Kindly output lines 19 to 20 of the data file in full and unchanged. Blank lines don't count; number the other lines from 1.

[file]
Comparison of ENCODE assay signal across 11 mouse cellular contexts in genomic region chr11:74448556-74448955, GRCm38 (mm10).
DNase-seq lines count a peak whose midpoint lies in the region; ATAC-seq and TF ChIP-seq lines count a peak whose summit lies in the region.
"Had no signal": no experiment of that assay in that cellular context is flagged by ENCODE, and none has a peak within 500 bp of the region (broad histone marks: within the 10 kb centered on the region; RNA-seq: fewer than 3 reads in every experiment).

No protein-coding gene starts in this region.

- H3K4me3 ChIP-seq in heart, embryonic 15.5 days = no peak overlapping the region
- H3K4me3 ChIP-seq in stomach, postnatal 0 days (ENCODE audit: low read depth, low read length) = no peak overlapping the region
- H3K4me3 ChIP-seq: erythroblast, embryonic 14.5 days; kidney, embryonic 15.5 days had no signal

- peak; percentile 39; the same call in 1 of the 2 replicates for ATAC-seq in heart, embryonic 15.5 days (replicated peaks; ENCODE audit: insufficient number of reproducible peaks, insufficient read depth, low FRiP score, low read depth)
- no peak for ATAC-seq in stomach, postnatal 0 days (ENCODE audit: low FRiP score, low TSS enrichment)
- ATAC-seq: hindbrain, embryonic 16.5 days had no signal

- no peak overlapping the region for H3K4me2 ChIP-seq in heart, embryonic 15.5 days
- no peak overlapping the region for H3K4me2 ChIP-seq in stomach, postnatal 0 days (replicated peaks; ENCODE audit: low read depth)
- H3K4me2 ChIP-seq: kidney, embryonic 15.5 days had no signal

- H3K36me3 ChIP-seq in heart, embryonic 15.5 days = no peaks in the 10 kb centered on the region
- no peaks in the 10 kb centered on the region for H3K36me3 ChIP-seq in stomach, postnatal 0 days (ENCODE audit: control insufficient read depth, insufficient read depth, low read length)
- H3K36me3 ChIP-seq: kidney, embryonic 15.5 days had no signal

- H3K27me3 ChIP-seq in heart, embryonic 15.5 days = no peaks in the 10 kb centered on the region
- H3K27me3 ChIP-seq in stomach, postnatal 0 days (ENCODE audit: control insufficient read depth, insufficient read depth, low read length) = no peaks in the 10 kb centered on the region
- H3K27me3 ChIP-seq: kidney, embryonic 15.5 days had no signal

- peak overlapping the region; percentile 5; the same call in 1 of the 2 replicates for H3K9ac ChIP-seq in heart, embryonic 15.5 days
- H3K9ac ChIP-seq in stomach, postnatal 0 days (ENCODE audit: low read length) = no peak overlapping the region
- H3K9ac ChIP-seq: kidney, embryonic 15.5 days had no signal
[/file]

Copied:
- H3K27me3 ChIP-seq: kidney, embryonic 15.5 days had no signal

- peak overlapping the region; percentile 5; the same call in 1 of the 2 replicates for H3K9ac ChIP-seq in heart, embryonic 15.5 days